Wednesday, 17 June 2015

Nedarim 25: Common Understandings; Unintentional Oaths

The Gemara tells the story of a person who said that he had repaid a debt.  The man owed the debt disagreed.  The debtor took money and hid it in a cane.  He asked the lender to hold his cane while he made an oath on the Torah that he gave the lender his money.  Watching this blatant "lie", the lender became irate and broke the cane into pieces, coins hitting the floor.  However, the debtor had made his oath in truth, for he had returned the money to the lender for the moment that the lender held the cane.

The rabbis take from this that one must make oaths according to the understanding of the court.  Even though one might be telling the truth when he takes an oath, his oath must hold the same meaning to others - the court, the witnesses - that it holds for himself.  But don't people always make oaths according to their own understandings?  The rabbis go on to discuss the difficulty of defining what people hold in their hearts.  They find proof texts in the Torah that suggest that Moses helped us to understand this very point.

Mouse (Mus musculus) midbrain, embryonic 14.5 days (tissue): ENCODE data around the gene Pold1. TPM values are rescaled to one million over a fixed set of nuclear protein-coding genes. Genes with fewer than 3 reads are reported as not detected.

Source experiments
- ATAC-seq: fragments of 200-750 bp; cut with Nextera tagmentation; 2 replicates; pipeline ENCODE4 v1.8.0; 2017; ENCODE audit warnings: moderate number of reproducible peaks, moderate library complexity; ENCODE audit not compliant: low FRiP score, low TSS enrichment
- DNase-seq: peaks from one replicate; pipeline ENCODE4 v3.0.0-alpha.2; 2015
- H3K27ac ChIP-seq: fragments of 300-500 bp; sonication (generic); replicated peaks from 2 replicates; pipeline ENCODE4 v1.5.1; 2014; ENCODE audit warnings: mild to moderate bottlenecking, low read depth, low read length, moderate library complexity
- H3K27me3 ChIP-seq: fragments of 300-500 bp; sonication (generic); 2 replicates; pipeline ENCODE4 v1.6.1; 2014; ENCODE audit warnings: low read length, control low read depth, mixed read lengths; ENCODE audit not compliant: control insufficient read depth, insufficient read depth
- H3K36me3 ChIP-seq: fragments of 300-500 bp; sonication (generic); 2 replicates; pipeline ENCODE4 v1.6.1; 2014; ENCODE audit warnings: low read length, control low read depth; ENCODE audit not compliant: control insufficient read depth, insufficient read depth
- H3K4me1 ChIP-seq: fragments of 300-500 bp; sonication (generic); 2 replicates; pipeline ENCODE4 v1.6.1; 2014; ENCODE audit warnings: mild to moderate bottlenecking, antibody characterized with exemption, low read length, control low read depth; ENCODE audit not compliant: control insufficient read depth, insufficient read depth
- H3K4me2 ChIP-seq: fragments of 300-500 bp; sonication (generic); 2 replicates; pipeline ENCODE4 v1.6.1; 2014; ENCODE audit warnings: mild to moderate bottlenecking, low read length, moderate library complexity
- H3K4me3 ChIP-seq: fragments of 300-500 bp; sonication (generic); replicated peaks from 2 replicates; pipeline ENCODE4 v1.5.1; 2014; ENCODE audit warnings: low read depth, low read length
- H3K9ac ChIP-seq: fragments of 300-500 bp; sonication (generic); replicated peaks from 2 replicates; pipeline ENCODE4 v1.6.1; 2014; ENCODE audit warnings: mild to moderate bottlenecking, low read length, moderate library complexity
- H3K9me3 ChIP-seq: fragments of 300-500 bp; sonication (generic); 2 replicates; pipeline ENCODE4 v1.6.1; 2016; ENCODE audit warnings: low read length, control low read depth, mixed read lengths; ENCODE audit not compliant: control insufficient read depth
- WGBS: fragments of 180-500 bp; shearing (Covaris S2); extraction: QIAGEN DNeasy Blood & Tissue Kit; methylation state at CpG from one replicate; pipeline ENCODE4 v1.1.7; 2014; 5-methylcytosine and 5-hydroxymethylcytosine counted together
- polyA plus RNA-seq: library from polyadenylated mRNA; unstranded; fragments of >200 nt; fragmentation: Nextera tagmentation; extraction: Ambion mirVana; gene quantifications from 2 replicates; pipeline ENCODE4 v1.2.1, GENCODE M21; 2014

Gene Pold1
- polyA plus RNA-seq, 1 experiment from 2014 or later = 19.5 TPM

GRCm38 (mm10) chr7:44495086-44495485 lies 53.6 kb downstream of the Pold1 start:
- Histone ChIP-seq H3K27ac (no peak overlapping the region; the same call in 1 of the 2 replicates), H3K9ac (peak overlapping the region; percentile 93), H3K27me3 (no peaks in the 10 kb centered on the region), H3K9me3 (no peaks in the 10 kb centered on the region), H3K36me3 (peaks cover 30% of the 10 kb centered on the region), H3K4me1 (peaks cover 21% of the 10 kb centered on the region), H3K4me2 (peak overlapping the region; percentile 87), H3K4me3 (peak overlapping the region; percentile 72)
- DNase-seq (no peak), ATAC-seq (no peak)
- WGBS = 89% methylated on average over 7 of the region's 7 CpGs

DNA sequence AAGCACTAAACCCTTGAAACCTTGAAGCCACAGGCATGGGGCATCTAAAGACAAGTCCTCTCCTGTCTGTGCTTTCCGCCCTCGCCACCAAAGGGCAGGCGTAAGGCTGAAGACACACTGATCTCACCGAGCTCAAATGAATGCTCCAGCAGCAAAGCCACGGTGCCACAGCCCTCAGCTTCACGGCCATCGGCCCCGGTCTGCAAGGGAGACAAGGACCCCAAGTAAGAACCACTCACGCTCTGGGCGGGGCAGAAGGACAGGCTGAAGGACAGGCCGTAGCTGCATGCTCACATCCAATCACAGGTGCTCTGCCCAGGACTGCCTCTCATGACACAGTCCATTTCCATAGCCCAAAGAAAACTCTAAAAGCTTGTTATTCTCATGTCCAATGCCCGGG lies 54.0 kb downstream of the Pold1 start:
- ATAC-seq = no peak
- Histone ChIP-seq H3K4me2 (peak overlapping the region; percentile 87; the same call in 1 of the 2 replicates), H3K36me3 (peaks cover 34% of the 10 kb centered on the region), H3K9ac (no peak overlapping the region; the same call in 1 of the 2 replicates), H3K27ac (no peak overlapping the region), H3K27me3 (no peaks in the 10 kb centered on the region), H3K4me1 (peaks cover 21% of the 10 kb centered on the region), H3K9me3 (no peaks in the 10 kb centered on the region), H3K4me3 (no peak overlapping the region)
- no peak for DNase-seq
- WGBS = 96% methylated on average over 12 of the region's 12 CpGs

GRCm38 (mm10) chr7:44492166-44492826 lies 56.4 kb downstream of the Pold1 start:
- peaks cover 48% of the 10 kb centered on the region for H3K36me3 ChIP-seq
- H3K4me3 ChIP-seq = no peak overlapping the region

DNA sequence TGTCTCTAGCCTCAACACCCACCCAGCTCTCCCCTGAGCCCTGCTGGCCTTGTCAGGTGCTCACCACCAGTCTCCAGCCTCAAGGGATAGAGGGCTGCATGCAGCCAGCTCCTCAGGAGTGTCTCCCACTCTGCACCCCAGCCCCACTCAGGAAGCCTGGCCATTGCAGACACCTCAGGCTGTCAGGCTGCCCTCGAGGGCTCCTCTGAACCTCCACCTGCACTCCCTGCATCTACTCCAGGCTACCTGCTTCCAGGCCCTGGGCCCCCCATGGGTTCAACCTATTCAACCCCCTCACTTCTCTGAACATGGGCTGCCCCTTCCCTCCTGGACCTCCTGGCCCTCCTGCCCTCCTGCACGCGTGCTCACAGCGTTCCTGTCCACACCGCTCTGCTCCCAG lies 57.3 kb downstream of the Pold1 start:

Amud (b) focuses on unintentional vows, which are dissolved just like unintentional oaths are dissolved.   A new Mishna tells us that an unintentional vow might be one where a person vows not to eat something but then forgets and eats that thing.  Or where a person forbids people to eat figs but realizes that this applies to his father, too, though that was not his intention.  There is no partial dissolution of a vow; the vow is fully dissolved in this case and all people are permitted to eat figs again.

Today's daf addresses some fundamental principles that ensure social cohesion.  How do we ensure that people do not lie to advance their own causes?  What do we do about honest mistakes?  How can we be stringent and yet flexible enough to account for normal human behaviour?

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